Also, nukes may or may not do us damage. It’s a possibility. Climate change is a certainty. It’s going to happen.

    Yep, the climate will change. It may or may not mean the planet gets hotter, though, melting ice caps and endangering people in places like Kiribati and the Maldives. The climate may change by getting colder, like it has been in recent years according to a recent BBC report.

    • r0b 5.1

      Scribe, you claim to be a “journalist” – do some damn research. Evaluate the evidence instead of cherry picking that which you think supports your position of denial. Start here:

      http://www.newscientist.com/article/dn11462-climate-change-a-guide-for-the-perplexed.html

      http://scienceblogs.com/illconsidered/2008/07/how_to_talk_to_a_sceptic.php

      http://news.bbc.co.uk/2/hi/in_depth/629/629/7074601.stm

      http://www.newscientist.com/article/mg19426041.100

      Read the experts:

      On Feb. 2, 2007, the United Nations scientific panel studying climate change declared that the evidence of a warming trend is “unequivocal,’ and that human activity has “very likely’ been the driving force in that change over the last 50 years. The last report by the group, the Intergovernmental Panel on Climate Change, in 2001, had found that humanity had “likely’ played a role.

      The addition of that single word “very’ did more than reflect mounting scientific evidence that the release of carbon dioxide and other heat-trapping gases from smokestacks, tailpipes and burning forests has played a central role in raising the average surface temperature of the earth by more than 1 degree Fahrenheit since 1900. It also added new momentum to a debate that now seems centered less over whether humans are warming the planet, but instead over what to do about it.

      • Scribe 5.1.1

        r0b,

        Humans are doing things that are contributing to the recent warming (1 degree Fahreneit only), but who’s to say the planet’s cyclical cooling and warming patterns won’t offset that minuscule change?

        I recycle more than I used to and catch the bus a lot more than I used to because I think those two things help. What I will never accept, though — barring a 3-degree Celsius jump in 10 years or something like that — is the assertion that this is the biggest threat to our existence.

        Saying that I claim to be a “journalist” (which is just a strange construction; either use “claim” or the scare quotes, not both) doesn’t force me to drink Al Gore’s Kool-Aid(TM)

        • r0b 5.1.1.1

          What I will never accept, though — barring a 3-degree Celsius jump in 10 years or something like that — is the assertion that this is the biggest threat to our existence.

          Short term thinking Scribe. It’s not the next 10 years (probably). But it is the next 50.

          Got to go for now.

          Ta for the grammar advice though.

        • Con 5.1.1.2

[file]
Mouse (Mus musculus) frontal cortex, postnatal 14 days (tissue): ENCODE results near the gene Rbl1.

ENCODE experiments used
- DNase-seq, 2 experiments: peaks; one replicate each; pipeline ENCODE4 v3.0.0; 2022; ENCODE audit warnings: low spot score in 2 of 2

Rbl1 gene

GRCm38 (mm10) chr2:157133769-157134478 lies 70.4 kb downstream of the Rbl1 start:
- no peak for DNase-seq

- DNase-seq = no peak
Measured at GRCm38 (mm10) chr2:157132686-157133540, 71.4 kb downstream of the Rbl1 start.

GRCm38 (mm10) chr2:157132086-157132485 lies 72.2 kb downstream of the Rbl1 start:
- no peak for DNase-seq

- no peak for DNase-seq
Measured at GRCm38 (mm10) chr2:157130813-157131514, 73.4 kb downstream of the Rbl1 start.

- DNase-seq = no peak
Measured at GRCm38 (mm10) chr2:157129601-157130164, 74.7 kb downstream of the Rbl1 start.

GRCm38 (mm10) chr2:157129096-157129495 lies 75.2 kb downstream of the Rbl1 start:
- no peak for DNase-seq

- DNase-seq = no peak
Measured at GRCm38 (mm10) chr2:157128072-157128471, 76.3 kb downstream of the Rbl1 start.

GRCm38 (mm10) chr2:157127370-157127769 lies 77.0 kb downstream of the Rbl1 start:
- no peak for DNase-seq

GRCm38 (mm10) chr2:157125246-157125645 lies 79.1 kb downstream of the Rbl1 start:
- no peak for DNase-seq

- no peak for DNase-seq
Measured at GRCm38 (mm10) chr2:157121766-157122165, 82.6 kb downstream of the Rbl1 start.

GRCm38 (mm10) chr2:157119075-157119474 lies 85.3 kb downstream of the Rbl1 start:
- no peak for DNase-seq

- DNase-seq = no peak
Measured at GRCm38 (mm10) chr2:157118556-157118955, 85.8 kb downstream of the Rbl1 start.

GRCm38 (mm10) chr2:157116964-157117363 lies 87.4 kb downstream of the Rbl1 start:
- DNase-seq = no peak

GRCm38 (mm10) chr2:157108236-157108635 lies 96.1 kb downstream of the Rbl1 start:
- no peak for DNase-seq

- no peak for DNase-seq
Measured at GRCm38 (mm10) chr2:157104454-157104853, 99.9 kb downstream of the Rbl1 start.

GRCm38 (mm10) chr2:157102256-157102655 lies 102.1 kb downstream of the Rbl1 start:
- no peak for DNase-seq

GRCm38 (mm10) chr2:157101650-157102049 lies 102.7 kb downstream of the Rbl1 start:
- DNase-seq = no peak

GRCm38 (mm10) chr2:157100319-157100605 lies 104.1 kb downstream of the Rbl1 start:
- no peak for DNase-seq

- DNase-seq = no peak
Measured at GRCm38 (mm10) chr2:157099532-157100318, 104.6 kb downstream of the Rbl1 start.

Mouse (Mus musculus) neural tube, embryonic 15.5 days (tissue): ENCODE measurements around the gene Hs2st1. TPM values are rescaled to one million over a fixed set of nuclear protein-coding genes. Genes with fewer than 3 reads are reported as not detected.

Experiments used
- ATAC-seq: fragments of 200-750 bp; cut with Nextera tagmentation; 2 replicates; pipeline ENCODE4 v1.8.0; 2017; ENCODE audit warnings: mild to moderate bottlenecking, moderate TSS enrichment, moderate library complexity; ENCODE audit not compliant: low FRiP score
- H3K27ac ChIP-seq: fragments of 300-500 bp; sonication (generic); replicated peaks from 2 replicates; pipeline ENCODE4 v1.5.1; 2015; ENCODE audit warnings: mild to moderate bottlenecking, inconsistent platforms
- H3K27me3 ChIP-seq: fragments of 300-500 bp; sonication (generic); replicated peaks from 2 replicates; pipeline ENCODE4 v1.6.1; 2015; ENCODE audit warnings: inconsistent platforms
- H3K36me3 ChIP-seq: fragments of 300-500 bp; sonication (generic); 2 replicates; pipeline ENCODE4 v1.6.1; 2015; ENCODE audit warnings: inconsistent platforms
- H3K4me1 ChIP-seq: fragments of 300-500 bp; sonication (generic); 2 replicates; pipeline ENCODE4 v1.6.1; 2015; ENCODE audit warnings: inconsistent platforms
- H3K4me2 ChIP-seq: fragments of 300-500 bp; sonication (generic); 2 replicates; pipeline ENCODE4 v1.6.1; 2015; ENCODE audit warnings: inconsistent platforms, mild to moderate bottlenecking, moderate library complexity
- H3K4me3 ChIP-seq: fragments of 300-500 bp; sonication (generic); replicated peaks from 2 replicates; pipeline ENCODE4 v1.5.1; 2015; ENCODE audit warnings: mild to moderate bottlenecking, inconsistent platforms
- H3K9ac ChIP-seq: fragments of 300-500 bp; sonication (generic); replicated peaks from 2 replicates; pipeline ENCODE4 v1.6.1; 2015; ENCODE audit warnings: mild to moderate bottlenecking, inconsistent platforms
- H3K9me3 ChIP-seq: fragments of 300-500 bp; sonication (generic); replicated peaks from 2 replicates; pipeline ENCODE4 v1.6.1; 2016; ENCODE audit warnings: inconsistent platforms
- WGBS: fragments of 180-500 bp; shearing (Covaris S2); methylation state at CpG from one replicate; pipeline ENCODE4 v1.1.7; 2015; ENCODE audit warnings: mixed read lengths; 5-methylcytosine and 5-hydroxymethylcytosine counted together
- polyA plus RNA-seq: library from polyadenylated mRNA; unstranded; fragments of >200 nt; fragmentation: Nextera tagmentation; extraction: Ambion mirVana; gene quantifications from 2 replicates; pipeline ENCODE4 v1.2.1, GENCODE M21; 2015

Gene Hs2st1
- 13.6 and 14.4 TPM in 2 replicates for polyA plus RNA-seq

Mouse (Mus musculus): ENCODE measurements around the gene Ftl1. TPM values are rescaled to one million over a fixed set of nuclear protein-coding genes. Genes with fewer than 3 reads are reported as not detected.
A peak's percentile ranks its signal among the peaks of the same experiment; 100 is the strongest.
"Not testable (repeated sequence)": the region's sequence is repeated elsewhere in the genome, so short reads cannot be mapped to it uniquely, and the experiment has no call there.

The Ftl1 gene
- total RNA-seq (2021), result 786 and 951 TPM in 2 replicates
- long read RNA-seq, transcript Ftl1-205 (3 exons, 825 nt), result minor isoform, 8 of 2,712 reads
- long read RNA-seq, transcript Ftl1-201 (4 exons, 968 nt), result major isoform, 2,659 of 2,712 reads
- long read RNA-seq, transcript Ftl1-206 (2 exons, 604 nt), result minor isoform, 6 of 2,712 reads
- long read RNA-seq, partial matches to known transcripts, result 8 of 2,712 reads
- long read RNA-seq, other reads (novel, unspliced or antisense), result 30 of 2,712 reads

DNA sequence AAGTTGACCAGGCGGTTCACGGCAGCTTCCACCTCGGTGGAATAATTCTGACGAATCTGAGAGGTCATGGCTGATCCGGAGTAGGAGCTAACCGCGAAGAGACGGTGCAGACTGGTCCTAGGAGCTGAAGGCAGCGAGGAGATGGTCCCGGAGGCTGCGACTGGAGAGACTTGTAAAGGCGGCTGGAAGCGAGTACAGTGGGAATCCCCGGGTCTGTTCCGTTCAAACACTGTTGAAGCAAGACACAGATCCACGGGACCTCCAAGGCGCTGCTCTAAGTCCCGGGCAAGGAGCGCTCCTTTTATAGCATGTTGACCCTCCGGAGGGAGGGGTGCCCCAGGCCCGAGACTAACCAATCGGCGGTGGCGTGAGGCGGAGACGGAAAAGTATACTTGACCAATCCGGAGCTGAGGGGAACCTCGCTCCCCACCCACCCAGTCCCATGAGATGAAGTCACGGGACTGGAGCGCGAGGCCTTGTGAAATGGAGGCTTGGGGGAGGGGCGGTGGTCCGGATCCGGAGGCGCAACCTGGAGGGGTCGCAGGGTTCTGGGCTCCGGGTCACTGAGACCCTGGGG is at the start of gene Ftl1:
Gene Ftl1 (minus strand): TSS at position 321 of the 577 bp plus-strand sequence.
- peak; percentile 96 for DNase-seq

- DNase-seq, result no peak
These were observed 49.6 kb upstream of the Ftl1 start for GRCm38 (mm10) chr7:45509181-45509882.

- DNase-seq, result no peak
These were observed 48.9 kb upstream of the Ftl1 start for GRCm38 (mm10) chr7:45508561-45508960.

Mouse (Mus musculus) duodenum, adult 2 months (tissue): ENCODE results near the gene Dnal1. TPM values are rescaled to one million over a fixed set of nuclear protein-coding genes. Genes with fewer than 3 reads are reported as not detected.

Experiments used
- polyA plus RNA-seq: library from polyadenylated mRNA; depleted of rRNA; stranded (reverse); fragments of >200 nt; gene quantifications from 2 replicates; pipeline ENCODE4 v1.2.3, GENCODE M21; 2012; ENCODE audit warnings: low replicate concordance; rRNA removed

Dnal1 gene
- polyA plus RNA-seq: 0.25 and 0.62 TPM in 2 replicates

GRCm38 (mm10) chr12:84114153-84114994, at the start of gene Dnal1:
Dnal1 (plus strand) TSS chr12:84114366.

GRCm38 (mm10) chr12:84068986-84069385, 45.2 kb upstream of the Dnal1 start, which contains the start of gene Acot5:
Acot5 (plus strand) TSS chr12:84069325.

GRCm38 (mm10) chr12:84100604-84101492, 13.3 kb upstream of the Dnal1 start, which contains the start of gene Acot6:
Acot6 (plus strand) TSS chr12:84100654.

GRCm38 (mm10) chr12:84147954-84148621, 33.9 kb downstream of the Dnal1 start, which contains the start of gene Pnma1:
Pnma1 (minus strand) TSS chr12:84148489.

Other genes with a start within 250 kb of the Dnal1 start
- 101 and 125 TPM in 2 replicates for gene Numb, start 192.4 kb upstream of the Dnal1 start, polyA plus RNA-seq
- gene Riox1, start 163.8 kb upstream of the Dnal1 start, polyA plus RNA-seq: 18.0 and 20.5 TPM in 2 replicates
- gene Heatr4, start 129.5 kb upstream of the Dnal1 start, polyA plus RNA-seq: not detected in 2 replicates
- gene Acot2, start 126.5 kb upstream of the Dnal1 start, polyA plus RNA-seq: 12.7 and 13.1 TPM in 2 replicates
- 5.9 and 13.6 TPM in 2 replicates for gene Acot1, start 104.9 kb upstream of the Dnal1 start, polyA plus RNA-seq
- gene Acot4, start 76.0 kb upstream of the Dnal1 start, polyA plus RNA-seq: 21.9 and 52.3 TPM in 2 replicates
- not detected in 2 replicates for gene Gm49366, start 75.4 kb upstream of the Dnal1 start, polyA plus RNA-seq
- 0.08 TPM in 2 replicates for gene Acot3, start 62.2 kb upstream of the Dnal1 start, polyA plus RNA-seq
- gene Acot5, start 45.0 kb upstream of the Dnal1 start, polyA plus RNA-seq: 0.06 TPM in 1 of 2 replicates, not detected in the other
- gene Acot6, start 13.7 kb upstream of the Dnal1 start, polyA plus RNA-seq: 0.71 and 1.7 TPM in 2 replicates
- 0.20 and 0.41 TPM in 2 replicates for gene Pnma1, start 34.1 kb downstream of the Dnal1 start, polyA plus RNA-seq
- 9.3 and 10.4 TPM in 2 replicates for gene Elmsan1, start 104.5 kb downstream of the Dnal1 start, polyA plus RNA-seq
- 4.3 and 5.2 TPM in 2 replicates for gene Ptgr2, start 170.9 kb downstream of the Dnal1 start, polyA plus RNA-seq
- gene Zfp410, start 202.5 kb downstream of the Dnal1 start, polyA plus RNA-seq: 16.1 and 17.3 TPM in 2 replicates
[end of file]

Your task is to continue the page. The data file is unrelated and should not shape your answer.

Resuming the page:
Fahrenheit? You really are a blast from past, aren’t you, Scribe? 🙂

        • lprent 5.1.1.3

          The problem is that it is a cumulative effect in a system with considerable buffering. Problem is that we’ve pretty well filled the buffers, hell we’ve even managed to measurably drop the pH in the oceans – which is an incredible (albeit somewhat stupid) feat. The oceans will be releasing the stored CO2 and heat for the next few centuries.

          But on timescales, my educated guess is that we’re getting pretty close to a tipping point where one of the many possible stores of natural CO2, CH4, and other assorted gases will get a heat triggered release. All those warming permafrost bogs in the northern arctic would be my bet, where they have had a 5C or more rise over the last 15 years. Other people are betting on sea-shelf methane, the dissolution of shells and corals, etc etc. But there is a hell of a carbon stored around the arctic circle…

          If we manage to trigger something with our contributions, we’re likely to get a massive natural effect enhancing it and a very short lead time. Of course once one of those tipping points are triggered, then you will probably get your 2-4C jumps in a few decades.

          But hey what do I know? I only studied it for my earth sciences degree. Any moron knows that not understanding anything but belching gas and calling it an argument beats actually trying to understand it anytime. You only have to ask the sewer, politicians, journo’s, talkback radio, …….

          • Scribe 5.1.1.3.1

            PB,

            My point is that there is conflicting evidence. Some people, including many on The Standard, are unwilling to accept that some reputable scientists are sceptical about the recent trend being anything more than within natural temperature variations.

            As I’ve said, let’s recycle more, drive smaller cars, use alternative fuels (but not at the expense of food production) and utilise public transport. Let’s do our bit to stem emissions and give the planet a longer life.

            • Pascal's bookie 5.1.1.3.1.1

              “Some people, including many on The Standard, are unwilling to accept that some reputable scientists are sceptical about the recent trend being anything more than within natural temperature variations.”